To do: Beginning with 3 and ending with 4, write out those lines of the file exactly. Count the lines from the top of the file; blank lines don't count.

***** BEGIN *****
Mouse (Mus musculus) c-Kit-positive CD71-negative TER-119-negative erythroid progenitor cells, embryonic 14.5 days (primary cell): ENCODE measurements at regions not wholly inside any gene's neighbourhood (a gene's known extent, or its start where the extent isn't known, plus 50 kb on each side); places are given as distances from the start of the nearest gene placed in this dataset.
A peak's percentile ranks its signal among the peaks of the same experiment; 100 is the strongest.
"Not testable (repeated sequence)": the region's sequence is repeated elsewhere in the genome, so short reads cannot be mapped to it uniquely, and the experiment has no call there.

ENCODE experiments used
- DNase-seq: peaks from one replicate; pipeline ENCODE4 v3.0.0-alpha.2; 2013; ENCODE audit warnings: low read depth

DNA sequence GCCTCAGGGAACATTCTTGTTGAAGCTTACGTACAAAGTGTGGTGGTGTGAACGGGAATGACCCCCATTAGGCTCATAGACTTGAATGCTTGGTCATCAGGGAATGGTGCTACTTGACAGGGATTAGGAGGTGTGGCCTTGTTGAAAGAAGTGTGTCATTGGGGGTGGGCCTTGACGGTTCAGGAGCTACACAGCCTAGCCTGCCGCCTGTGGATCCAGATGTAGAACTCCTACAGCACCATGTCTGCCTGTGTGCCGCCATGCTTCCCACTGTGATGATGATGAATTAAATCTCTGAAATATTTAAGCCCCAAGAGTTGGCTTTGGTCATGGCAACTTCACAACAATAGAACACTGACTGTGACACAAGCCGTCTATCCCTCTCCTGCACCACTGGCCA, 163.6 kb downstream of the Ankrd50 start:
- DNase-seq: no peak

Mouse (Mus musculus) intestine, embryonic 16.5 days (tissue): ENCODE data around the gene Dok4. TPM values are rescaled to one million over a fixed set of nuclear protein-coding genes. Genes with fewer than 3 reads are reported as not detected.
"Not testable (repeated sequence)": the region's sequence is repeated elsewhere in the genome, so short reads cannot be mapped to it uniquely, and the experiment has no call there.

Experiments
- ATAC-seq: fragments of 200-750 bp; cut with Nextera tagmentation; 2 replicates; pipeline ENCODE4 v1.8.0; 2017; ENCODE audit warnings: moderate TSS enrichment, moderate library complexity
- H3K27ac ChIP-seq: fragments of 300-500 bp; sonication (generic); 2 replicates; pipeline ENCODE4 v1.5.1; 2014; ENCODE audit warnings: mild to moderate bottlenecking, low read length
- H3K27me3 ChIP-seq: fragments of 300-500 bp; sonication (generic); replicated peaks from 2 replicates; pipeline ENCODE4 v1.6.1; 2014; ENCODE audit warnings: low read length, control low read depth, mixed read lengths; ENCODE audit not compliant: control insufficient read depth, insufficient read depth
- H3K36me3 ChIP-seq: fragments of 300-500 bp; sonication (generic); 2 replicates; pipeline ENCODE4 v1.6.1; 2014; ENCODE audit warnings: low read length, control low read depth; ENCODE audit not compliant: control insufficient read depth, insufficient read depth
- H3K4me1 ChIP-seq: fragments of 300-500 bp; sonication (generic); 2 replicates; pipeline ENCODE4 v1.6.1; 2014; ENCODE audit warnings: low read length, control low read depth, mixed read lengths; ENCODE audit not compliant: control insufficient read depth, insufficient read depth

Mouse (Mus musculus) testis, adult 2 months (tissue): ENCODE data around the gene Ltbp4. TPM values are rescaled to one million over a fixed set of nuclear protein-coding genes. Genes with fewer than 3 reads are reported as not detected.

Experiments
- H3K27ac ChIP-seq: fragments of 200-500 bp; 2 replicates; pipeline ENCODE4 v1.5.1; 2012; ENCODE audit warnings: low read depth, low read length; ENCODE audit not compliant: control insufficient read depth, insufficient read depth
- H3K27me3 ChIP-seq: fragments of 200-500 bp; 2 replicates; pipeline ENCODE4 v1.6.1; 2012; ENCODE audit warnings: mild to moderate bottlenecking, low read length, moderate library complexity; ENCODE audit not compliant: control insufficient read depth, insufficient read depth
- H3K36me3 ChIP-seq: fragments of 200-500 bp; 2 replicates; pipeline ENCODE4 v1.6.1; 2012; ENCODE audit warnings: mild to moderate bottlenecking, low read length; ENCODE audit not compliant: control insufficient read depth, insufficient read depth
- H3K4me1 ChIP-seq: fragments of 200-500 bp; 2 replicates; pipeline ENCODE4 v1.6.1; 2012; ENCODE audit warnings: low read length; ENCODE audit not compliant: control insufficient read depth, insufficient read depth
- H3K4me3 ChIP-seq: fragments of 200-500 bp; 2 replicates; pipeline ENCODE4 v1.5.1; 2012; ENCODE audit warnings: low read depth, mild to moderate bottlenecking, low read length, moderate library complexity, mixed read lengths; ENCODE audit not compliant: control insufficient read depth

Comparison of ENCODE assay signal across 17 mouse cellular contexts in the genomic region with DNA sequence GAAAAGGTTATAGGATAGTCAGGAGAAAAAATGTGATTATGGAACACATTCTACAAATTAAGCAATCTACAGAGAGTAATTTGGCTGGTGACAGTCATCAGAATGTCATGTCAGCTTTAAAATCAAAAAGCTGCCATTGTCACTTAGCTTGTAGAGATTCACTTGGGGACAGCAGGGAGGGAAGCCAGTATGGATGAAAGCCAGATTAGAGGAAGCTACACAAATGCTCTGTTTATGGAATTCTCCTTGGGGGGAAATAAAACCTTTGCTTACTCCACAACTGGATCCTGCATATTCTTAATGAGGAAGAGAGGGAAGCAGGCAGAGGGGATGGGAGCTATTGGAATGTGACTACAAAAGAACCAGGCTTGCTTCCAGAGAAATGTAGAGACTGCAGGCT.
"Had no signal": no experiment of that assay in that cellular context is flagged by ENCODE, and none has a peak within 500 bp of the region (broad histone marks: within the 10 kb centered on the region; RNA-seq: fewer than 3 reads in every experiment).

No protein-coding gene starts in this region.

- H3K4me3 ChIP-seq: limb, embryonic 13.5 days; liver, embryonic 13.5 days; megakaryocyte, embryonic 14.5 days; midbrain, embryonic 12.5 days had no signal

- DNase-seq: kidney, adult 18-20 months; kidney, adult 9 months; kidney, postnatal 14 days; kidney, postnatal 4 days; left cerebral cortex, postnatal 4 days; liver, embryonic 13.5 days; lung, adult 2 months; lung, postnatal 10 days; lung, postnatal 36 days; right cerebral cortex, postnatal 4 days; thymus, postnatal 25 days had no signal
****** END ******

"Not testable (repeated sequence)": the region's sequence is repeated elsewhere in the genome, so short reads cannot be mapped to it uniquely, and the experiment has no call there.

ENCODE experiments used